"I think it's entirely legitimate to look at the tea party," Bond said during an interview with MSNBC's Thomas Roberts. "Here are a group of people who are admittedly racist, who are overtly political, who've tried as best as they can to harm President Obama in every way."
In 2004, the civil rights group was audited by the IRS in a move Bond criticized at the time as "an attempt to silence the NAACP."
"They are saying if you criticize the president we are going to take your tax exemption away from you," he said in 2004. "It's pretty obvious that the complainant was someone who doesn't believe George Bush should be criticized, and it's obvious of their response that the IRS believes this, too."
During the Tuesday interview, Bond denied that there was any parallel between the IRS' latest scandal and the NAACP audit.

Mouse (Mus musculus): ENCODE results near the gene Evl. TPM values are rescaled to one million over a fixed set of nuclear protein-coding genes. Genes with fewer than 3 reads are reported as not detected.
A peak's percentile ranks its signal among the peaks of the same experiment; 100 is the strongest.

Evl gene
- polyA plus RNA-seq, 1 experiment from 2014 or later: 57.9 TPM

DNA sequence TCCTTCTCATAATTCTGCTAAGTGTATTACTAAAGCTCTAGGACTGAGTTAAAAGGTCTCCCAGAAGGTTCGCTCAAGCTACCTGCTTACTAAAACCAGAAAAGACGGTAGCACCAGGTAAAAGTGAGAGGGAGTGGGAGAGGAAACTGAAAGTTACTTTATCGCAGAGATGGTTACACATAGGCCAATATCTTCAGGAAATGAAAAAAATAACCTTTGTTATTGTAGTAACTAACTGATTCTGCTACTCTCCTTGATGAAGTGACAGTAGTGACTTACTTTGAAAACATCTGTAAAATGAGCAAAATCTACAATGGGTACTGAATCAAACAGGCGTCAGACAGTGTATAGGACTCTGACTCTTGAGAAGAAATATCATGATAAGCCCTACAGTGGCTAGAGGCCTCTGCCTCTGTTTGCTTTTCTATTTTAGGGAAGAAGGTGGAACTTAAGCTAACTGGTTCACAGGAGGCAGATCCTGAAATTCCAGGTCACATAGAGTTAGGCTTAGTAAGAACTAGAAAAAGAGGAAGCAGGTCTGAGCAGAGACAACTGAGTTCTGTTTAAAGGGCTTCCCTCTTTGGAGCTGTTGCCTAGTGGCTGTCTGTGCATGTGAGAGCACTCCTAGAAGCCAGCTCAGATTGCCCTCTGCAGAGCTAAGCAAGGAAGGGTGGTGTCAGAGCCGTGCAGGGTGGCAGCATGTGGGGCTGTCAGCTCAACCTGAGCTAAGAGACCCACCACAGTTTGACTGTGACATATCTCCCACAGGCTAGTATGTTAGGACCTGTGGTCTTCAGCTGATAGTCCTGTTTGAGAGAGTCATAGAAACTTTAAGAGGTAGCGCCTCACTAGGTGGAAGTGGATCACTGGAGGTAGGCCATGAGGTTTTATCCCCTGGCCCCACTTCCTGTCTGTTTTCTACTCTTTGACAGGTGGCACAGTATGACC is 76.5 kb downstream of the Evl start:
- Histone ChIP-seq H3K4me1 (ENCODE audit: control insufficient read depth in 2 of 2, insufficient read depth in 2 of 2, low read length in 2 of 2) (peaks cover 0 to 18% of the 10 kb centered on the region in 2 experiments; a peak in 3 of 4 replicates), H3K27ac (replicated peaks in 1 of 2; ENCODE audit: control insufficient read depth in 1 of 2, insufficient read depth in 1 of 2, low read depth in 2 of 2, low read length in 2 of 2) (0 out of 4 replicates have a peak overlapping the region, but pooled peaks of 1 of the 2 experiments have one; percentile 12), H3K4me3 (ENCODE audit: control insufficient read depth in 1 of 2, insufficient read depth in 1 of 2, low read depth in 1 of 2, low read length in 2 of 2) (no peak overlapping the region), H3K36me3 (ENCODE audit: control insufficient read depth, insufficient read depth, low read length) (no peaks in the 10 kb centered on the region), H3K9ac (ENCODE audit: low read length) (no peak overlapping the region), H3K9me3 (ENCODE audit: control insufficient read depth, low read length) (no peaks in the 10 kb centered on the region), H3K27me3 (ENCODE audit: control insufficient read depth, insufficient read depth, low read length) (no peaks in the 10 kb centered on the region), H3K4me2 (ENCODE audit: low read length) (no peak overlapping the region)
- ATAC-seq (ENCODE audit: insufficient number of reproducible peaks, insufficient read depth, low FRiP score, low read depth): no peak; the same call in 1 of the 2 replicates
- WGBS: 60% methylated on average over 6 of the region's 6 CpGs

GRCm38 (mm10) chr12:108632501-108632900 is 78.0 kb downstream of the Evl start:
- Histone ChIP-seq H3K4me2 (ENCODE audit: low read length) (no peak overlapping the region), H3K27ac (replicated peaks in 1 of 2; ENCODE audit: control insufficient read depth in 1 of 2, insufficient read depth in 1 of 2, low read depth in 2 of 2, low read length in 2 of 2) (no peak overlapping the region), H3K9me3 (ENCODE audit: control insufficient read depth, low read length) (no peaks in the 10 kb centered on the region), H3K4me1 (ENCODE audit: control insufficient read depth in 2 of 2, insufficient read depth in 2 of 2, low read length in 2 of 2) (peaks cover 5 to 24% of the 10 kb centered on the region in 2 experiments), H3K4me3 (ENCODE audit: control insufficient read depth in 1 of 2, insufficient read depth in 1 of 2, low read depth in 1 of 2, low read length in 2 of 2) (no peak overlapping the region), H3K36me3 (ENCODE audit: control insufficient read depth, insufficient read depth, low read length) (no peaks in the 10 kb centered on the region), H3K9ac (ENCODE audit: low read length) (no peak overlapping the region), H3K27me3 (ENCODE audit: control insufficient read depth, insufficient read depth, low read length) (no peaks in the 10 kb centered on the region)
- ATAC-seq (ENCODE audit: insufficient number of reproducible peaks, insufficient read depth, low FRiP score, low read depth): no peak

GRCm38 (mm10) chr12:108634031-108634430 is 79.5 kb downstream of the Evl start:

"It was wrong for the IRS to behave in this heavy-handed manner. They didn't explain it well before or now what they're doing and why they're doing it," he said. "But there are no parallels between these two."
Bond said he hoped that the scandal wouldn't boost the tea party's electoral prospects in 2014's midterm elections.
"They are the Taliban wing of American politics," he said. "We all ought to be a little worried about them."
Roberts pushed back on Bond's statement, asking if the characterization was a "little harsh."
"Not at all," Bond replied. "The truth may hurt, but it's the truth."